A Woman’s No Means No, Then No, Then No, Then Yes

Dave Gutteridge
From the Gutt
Published in
12 min readAug 25, 2022

--

Scene from an old black and white movie where a man is hitting on a woman who is clearly saying no.

“I thought it was supposed to be an admirable quality for a man to keep trying.”

That was something a friend said to me, in a conversation that was partly about how it seemed to him that modern “woke” culture was making him feel like a criminal for actions that he had been raised to believe made him a good person.

Specifically, we were talking about how a man persisting even after a woman has said “no” is a bad thing. A woman’s, or anyone’s, “no” should be taken at face value and respected. Obviously. If a woman says “no” to sex, for example, then to act otherwise would be rape. Even men like my friend, the one who said the quote above, knows that.

But, before sex is on the table, when it’s just about asking someone for a date, then the stakes seem to change in the minds of some men. Not only is it not such a big deal to push a little to see if a woman really, really means “no,” it’s even an admirable thing to do. Being a man means not quitting at the first sign of trouble, to snatch victory from the jaws of defeat, to take control of a situation and not just leave things to fate. Never mind that “fate” often means, “other people’s choices.”

Anyway, my friend has in his past pursued a woman, she turned him down a few times in some way or another, but then after a little persistence on his part, she eventually said yes. And, importantly, they both went on to have a long term, mutually happy relationship.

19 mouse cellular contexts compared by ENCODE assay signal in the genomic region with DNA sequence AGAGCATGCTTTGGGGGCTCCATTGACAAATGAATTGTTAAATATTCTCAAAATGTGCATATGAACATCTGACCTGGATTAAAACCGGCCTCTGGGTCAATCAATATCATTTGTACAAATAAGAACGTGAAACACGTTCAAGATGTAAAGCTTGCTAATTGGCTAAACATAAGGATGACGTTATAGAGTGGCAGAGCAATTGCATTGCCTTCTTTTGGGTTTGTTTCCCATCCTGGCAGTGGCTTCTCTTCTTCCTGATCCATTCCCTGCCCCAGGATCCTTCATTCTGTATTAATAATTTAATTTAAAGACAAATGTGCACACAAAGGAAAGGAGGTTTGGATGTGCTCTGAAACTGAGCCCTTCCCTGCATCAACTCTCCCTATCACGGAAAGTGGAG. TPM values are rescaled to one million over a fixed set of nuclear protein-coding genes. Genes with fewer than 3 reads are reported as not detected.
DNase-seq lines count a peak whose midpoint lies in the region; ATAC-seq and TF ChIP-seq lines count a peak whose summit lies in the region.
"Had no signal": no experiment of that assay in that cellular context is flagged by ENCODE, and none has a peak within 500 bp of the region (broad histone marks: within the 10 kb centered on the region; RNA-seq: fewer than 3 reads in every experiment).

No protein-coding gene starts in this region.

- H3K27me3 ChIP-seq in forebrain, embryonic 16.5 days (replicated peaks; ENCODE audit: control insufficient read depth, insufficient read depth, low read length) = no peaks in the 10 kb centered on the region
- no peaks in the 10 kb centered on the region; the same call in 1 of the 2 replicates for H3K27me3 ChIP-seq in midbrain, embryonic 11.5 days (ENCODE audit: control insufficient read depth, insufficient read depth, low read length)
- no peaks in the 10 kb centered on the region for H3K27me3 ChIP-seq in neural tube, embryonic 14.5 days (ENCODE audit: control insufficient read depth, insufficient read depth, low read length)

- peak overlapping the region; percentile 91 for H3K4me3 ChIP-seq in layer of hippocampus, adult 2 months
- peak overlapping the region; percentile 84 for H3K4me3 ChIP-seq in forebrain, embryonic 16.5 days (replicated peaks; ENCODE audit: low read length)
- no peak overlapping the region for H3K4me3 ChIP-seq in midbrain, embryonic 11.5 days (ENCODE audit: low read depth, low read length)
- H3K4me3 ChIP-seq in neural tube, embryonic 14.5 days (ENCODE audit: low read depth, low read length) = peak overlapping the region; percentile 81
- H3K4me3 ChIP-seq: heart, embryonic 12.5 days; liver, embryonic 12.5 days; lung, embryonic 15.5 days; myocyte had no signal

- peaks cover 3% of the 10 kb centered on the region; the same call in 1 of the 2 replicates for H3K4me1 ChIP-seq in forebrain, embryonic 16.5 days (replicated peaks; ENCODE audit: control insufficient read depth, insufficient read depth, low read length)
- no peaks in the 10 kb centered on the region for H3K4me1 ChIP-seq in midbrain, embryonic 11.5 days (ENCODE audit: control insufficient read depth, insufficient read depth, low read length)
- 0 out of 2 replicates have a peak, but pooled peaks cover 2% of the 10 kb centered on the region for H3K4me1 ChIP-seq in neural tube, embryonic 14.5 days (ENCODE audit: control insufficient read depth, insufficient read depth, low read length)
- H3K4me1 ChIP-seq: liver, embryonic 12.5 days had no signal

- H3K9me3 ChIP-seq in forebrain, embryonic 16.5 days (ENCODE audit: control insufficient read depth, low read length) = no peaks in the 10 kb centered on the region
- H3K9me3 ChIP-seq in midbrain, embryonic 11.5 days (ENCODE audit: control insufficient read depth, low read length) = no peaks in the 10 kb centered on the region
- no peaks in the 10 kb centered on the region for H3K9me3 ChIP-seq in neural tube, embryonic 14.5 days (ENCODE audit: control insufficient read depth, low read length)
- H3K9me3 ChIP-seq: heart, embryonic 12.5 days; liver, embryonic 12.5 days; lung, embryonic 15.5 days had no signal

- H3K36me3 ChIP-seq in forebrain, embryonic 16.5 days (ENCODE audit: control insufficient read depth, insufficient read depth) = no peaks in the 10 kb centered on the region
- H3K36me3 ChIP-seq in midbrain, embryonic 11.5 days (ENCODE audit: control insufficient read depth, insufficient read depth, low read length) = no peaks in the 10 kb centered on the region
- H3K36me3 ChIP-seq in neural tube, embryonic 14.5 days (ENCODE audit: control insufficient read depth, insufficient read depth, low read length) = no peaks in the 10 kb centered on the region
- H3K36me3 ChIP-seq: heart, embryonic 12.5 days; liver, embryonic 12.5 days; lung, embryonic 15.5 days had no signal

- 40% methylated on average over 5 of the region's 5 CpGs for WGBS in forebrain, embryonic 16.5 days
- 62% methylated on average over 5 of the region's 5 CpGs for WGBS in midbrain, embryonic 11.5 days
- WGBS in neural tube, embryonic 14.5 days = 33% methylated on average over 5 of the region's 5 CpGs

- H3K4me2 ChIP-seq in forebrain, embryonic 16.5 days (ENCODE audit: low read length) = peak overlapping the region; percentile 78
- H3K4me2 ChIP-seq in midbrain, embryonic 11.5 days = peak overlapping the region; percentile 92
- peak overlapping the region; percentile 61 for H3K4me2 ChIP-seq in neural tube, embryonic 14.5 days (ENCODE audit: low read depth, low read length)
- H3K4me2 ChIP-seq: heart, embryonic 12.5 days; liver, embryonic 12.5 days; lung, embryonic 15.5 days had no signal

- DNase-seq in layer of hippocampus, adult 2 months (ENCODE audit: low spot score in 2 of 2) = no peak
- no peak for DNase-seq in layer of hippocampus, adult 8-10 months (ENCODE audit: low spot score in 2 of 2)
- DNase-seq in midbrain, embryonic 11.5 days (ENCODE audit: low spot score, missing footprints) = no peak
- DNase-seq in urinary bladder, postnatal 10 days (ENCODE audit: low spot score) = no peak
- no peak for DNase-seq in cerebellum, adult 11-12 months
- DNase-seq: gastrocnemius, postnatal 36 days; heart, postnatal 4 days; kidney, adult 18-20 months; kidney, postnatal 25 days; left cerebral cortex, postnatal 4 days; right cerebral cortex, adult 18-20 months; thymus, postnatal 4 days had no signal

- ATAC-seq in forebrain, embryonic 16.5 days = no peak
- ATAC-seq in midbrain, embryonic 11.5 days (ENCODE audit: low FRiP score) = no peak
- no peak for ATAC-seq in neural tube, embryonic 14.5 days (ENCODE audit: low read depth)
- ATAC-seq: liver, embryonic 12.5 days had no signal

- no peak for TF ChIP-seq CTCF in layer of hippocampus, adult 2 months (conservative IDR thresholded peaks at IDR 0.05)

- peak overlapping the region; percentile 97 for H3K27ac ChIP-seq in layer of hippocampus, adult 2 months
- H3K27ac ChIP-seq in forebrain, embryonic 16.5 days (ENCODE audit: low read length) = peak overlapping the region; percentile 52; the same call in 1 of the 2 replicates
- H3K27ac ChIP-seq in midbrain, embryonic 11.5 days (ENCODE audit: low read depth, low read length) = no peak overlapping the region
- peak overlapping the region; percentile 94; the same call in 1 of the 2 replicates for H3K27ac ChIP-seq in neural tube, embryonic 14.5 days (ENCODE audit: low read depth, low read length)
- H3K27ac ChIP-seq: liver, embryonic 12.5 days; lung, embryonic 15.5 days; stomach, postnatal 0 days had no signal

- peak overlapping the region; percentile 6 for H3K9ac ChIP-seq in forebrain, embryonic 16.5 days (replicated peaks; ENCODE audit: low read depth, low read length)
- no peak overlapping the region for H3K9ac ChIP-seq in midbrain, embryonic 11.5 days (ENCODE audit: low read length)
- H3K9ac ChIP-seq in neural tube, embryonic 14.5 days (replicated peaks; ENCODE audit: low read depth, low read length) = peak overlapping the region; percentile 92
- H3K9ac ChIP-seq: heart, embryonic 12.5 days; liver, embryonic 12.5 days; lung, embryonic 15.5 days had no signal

I can see how he’d wonder why he’s being told his past, and potentially future, actions are wrong, when it seems to him that everyone involved does well as a result of them. Doesn’t an eventual “yes” wipe the slate clean of any previous “no”?

Life is more than dating

The idea of not taking no for an answer goes way beyond dating or gender. How many stories of successful business people, writers, actors, politicians, or whoever else are legitimized by narratives of how they faced adversity, people telling them that they can’t or won’t do it, and then later they proved everyone wrong? How many apps do you download that say, “would you like to rate us now, or later?” The option to say “no” to rating the app isn’t even offered.

--

--

Dave Gutteridge
From the Gutt

I don't post often because I think about what I write. Topics include ethics, relationships, and philosophy.